Zero Waste KitchenZero Waste Kitchen


Friends have asked me to blog about what they can do to reduce their household waste. I think its time that I wrote about what we did and are doing in our house. Let’s start with the kitchen (I’ll use the 1st person, because that’s really my territory):

– I do not buy single-use products: They are not worth it (paper towels, garbage liners, wax paper, aluminum sheets, disposable plates, cups, etc…). I swapped paper towels for reusable rags, I chose microfiber because they do an amazing job and have eliminated many cleaning products (see Zero Waste Cleaning). I swapped sandwich baggies for kitchen towels (I made a bunch from an old french linen sheet). We dropped garbage liners all together, the wet items in waste are mostly compostable anyways (tomatoes for example). If you don’t buy these disposable products, you will realize that you can very easily live without them. Try it for a while.

– I buy in bulk or at the counter (see Zero Waste Grocery Shopping), I bring reusable bags and jars for oils, vinegar, dry goods, spices, nuts, meat, fish, cheese, olives, etc.: no disposable or recyclable (because so little of what goes into the recycling can actually gets recycled) food packaging and containers allowed in the kitchen. I shop at my local Whole Foods, Mill Valley Market, Good Earth, Berkeley Bowl, New Leaf, Rainbow Grocery in San Francisco (the mecca) and seldomly Safeway (they have never questioned a jar at the cheese counter).

– “Exception makes the rule” above: butter (see below) and special occasion wines (we reuse some of the bottles for refills and recycle the corks). Our everyday wine we do get refilled at a local winery (Guglielmo Winery). 1-10-11 update: we get out wine refilled in French or Italian lemonade bottles that have flip tops (.75l) to reduce our cork usage.– If an item is not available in bulk, I make it (yogurt, mustard, soy milk, salad dressing, pickles, hot sauce, jams, OJ, hummus, sometimes cookies). I will post recipes for these later. 1-10-11 update: For simplifying reasons, I do not make yogurt or soy milk anymore. I purchase St Bemoit yogurt instead, which reuses their containers (deposit at the store).– If I can’t make an item or am too lazy to go that route, I find a supplier and show up with my jar (ice cream shop, candy store)… I filled my travel tea mug with ketchup from a fast food joint once. 1-10-11 update: We get our beer refilled at the local brewery (you buy a growler and get it refilled at the bar when needed), but that only really works when you are ready to drink down 2 liters of beer at once (it will get flat overnight).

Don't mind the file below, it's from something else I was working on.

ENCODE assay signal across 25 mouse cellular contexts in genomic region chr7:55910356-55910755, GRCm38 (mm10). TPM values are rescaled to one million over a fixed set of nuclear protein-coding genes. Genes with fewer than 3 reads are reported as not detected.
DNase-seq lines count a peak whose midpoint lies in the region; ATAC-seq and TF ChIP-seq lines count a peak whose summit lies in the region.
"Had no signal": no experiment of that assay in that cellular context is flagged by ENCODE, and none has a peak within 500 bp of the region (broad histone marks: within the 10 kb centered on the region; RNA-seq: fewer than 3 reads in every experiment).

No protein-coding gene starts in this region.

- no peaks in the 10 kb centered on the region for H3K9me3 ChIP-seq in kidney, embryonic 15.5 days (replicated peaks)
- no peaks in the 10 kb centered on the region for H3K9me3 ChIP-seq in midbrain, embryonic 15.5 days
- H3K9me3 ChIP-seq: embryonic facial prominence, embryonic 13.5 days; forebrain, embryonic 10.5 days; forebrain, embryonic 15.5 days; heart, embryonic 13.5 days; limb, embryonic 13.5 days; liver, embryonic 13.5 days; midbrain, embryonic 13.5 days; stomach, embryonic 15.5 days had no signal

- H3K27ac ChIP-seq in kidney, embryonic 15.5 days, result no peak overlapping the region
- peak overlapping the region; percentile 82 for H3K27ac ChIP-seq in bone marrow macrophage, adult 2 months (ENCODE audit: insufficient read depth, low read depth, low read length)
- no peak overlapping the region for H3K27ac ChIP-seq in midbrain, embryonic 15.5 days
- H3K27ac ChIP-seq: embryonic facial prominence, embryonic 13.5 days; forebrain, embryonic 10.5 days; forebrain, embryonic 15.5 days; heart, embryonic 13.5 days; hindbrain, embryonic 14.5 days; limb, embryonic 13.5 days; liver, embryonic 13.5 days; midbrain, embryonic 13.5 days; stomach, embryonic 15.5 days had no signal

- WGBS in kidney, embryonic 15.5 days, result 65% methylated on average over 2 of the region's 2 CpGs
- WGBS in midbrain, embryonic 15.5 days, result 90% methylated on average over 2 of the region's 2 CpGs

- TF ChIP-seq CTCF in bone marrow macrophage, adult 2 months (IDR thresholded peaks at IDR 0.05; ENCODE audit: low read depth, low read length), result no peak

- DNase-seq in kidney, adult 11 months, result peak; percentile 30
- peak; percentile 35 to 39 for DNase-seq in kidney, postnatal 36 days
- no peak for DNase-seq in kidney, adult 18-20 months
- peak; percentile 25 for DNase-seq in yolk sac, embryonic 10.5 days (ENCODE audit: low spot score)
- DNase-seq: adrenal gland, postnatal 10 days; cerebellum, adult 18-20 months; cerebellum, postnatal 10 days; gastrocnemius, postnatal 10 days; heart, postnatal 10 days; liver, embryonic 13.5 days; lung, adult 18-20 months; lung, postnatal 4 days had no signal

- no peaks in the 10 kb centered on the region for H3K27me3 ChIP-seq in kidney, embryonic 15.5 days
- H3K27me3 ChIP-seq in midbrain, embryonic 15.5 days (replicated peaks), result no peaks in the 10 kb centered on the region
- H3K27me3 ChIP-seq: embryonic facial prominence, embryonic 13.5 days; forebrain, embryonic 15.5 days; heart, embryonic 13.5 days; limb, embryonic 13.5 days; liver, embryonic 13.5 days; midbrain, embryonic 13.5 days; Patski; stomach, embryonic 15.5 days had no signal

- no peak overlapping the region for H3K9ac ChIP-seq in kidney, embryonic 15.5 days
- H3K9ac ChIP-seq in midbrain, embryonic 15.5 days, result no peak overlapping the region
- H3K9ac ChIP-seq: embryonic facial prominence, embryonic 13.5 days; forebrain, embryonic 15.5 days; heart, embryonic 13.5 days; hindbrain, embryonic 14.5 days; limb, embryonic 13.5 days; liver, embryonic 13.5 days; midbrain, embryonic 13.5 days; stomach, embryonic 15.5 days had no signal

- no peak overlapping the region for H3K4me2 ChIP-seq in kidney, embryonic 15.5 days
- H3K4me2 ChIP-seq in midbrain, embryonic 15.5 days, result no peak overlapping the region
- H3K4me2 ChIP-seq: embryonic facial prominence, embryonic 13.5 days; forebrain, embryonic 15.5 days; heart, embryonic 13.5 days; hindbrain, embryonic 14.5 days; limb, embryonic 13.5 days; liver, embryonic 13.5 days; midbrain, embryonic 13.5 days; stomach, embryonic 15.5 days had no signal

– I buy eggs and produce (I bring reusable produce bags) at the farmer’s market (Mill Valley Friday Farmer’s Market), the egg carton is reusable there and you won’t likely find your cauliflower or cucumber shrink wrapped, your potatoes in a plastic bag, your fruit with stickers on them, or your carrots bundled with a plastic/metal tie.

– If a veggie is going to be out of season and I have learned through the past year that I cannot live without it, I’ll can it (instead of getting a store-bought can later). Example: Tomatoes! (that’s the only veggie that I really can’t live without).

– Whole Foods bakery will bake 15 baguettes at a time for me and put it into my large bread bag (to bypass the pesky baguette sleeve), I throw them in the freezer as soon as I get home. 1-10-11 update: I freeze enough baguettes to last us a week (these days, it’s 10), cut them in half and freeze them in a pillowcase.

– We use yummy tap water in stainless steel bottles: not only great to travel with but also to avoid chasing and washing the tons of empty dirty glasses that I used to find on my counter.

– I choose a compostable cleaning brush (a wooden one with natural hair), and a compostable scrubby (I have used loofah or have knitted a scrubby from sisal twine). 1-10-11 update: I substituted the latter for a stainless scrubby, it gets the job done easier.
– I buy in bulk both castile soap as a dish/hand cleaner (Dr Bronner’s) and baking soda as a scrubber (in a stainless Parmesan dispenser). I do still buy my dishwasher detergent (Seventh Generation) in a box, because the one that I have found in bulk is liquid and comes out of a gallon size plastic container. I believe that powder in a recyclable cardboard box is greener (plastic only gets recycled once, cardboard many times). 1-10-11 update: I now buy my detergent in bulk at Good Earth (see Bulk Shopping in and around Mill Valley).– I have turned what used to be our trash can into a big compost keeper (it makes composting easy and at the reach of the kids, before we take it outside on a weekly basis), I use another one for recycling and a tiny bucket for trash (items to put on my to do list of improvements- the less I have in there, the more free time I get!). 1-10-11 update: The tiny bucket took up too much room, I now store our trash items in the under-counter paper towel holder.

– I store all our food in Le Parfait french glass canning jars (not just because I am french, I promise). No more plastic leaching Tupperware. I now have about 150 of those in different sizes (I am addicted). I use them for canning, storing, freezing, transporting, they are so versatile and interchangeable, just love them.

– All leftovers get eaten as-is, reinvented in new dishes, or frozen (the dog sometimes gets some too!) and I make stock from meat bones and veggie scraps.